So you had some chocolate cake or pizza. Move on. "Everyone falls off," says Michael Dansinger, MD, director of the Diabetes Reversal Program at Tufts Medical Center in Boston. "Persistence and getting back on track is crucial."
The fix: Take a minute to think about what happened right before you ate whatever it was that you regret. Did you go too long without eating and were too hungry to say no? To avoid hunger pangs, plan out your meals and always carry smart snacks like almonds and carrots. That way, the next time you're at a bakery or pizzeria, you can make good choices for your meal plan.
2. Pare down your portions.
It can be tricky to tell whether you're eating too much just by looking at your plate. Servings are notoriously big when you're eating out.
The fix: Shrink the size of your plate. Instead of using a dinner plate, use a salad plate. You'll put less on it. If you're at home, you can use a measuring cup to portion out exactly the right amount, says Marjorie Cypress, PhD, president of health care and education for the American Diabetes Association.
3. Beware "sugar-free" baked goodies.
When you're craving something sweet, sugar-free cookies or pie might sound like just the thing. Not so fast. "You have to be very careful, because they usually have refined starches in them," Dansinger says. The high carb content of these sugarless treats can have the same effect on your blood sugar as real sweets.
The fix: Read labels carefully, counting the total carbs, not just the sugar. When you want something sweet, eat foods that won't spike your blood sugar -- like berries (they're high in fiber, which helps prevent a blood sugar surge) or sugar-free gelatin.
4. Stop skipping meals.
You're going to a dinner party, so you skip breakfast and lunch to save up on calories. Bad idea, Cypress says. Your blood sugar will dip too low, and you could easily overeat at dinner.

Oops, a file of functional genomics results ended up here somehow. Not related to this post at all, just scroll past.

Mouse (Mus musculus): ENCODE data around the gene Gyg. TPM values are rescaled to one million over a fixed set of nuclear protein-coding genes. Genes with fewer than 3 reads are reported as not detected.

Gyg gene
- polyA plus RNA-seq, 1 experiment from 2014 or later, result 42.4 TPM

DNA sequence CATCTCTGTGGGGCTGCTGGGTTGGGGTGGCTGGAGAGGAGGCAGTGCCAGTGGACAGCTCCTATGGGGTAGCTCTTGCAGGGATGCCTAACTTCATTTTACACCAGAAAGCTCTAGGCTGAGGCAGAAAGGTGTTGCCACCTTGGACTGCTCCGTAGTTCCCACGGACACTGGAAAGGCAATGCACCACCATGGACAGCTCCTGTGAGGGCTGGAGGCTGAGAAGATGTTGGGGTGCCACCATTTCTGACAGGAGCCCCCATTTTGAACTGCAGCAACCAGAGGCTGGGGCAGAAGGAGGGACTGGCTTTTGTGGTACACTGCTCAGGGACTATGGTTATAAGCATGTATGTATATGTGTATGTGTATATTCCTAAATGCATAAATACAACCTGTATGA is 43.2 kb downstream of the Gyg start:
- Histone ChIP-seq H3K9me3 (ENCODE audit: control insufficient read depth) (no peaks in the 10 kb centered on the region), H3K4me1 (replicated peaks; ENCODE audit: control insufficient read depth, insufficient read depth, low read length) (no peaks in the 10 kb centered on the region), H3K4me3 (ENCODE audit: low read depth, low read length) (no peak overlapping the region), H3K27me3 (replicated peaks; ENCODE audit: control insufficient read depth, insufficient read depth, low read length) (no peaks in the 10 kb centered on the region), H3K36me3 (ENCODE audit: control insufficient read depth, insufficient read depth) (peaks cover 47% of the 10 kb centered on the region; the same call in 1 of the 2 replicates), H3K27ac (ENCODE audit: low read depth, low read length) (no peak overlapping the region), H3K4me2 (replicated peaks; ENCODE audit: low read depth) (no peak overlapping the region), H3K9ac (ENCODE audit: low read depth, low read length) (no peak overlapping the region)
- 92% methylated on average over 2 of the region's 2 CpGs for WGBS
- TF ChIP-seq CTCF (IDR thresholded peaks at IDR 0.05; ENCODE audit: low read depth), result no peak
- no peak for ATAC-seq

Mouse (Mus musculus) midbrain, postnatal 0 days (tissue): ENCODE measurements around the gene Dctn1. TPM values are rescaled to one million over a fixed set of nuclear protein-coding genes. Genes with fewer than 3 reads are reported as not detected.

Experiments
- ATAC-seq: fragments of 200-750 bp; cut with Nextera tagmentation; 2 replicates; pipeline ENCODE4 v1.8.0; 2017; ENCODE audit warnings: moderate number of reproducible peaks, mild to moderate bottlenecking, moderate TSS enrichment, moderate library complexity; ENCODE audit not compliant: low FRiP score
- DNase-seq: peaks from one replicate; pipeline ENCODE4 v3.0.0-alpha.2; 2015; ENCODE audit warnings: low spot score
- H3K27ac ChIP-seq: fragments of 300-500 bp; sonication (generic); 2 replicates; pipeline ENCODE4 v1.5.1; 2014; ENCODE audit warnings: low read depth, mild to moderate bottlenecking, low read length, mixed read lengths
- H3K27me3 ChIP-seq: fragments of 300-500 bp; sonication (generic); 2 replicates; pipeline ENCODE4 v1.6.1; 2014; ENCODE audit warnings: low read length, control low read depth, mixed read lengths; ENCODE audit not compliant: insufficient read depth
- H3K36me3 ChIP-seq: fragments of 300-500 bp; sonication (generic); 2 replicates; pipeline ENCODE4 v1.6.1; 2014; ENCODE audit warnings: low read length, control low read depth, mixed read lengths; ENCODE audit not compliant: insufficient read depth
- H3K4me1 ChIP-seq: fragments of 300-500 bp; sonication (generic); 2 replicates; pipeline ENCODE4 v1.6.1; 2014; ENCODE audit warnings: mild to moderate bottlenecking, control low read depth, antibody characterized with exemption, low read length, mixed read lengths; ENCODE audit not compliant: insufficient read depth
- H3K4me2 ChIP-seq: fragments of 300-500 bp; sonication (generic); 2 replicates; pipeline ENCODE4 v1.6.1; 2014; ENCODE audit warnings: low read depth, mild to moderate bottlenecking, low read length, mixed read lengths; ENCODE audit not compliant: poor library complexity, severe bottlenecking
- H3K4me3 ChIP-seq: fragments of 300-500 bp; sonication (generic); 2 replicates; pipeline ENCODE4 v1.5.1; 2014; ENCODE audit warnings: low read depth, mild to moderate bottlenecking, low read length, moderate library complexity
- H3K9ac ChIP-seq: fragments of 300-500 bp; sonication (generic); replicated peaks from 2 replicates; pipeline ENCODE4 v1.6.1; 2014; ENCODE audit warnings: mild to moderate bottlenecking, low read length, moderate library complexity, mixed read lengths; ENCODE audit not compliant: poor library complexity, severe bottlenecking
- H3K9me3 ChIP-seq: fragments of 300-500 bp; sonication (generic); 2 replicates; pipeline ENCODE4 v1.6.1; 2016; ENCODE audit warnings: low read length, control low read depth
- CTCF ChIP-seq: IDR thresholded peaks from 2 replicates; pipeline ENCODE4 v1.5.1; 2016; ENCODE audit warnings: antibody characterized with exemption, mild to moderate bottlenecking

The fix: Your doctor, a diabetes educator, or a registered dietitian can let you know the best plan for day-to-day eating and for special occasions. Eat three meals, and possibly snacks, according to your meal plan to keep your blood sugar steady.
5. Eat in during the week.
Eating out is fun, but you don't control portion sizes and ingredients when a chef cooks for you. Nearly everything you order at a restaurant has more fat and calories than you should eat. "It's not to say you can never eat in a restaurant, but you need to plan ahead," Cypress says.
The fix: Save restaurant meals for weekends and special occasions. When you do eat out, read the menu online ahead of time. Could you get broccoli instead of fries, or ask for your food to be cooked without salt, butter, and oil? You can also ask to take some of your food boxed up, so it's off your plate.
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Your level is currently
If the level is below 70 or you are experiencing symptoms such as shaking, sweating or difficulty thinking, you will need to raise the number immediately. A quick solution is to eat a few pieces of hard candy or 1 tablespoon of sugar or honey. Recheck your numbers again in 15 minutes to see if the number has gone up. If not, repeat the steps above or call your doctor.
People who experience hypoglycemia several times in a week should call their health care provider. It's important to monitor your levels each day so you can make sure your numbers are within the range. If you are pregnant always consult with your health care provider.
Congratulations on taking steps to manage your health.
However, it's important to continue to track your numbers so that you can make lifestyle changes if needed. If you are pregnant always consult with your physician.
Your level is high if this reading was taken before eating. Aim for 70-130 before meals and less than 180 two hours after meals.
Even if your number is high, it's not too late for you to take control of your health and lower your blood sugar.
One of the first steps is to monitor your levels each day. If you are pregnant always consult with your physician.
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